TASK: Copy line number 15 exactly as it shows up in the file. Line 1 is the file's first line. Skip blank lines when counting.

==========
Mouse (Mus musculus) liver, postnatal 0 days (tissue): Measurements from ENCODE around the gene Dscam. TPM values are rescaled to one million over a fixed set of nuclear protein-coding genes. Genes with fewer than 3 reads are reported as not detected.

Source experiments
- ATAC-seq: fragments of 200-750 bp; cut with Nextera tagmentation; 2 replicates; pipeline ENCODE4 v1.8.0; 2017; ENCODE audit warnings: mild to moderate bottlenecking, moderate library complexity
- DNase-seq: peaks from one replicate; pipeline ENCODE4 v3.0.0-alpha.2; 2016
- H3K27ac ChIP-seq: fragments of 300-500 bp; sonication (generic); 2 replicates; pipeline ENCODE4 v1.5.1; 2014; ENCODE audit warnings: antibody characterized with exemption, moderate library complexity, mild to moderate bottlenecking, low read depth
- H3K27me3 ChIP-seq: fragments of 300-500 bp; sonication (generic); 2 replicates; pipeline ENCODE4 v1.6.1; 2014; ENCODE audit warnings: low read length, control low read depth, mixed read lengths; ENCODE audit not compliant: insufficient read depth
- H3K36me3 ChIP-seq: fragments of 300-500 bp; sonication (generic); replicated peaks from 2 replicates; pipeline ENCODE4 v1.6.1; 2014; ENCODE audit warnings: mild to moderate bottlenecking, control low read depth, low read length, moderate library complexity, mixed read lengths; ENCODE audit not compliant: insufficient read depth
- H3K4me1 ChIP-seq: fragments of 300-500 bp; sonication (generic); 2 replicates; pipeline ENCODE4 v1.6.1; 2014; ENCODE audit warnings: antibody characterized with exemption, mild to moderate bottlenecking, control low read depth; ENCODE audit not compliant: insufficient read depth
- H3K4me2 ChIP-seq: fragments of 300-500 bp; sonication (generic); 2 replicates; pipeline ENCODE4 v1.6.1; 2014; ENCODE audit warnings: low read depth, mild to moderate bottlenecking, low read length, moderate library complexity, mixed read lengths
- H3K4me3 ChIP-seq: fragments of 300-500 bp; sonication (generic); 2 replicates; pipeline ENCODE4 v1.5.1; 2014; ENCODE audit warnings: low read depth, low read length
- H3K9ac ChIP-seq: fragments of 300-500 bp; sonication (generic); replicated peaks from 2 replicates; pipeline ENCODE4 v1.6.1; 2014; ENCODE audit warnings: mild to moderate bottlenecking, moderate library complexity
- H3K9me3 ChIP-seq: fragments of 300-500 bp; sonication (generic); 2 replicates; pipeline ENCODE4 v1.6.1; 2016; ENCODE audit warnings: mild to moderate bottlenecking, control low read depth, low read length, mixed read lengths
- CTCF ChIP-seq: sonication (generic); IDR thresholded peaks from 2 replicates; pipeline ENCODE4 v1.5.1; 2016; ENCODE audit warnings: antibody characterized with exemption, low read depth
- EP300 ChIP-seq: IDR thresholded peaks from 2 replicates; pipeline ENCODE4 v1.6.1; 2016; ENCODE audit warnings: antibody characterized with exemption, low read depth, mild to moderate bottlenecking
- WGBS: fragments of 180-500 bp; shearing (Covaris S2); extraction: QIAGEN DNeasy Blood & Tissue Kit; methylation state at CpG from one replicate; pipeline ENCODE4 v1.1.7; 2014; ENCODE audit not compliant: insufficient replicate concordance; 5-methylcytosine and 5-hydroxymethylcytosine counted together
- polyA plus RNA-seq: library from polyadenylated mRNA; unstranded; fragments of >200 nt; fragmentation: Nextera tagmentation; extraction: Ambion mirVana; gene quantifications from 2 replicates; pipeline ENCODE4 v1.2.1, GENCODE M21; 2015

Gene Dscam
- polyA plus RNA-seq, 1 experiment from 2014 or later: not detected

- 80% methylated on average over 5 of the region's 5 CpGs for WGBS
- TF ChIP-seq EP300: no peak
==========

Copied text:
- WGBS: fragments of 180-500 bp; shearing (Covaris S2); extraction: QIAGEN DNeasy Blood & Tissue Kit; methylation state at CpG from one replicate; pipeline ENCODE4 v1.1.7; 2014; ENCODE audit not compliant: insufficient replicate concordance; 5-methylcytosine and 5-hydroxymethylcytosine counted together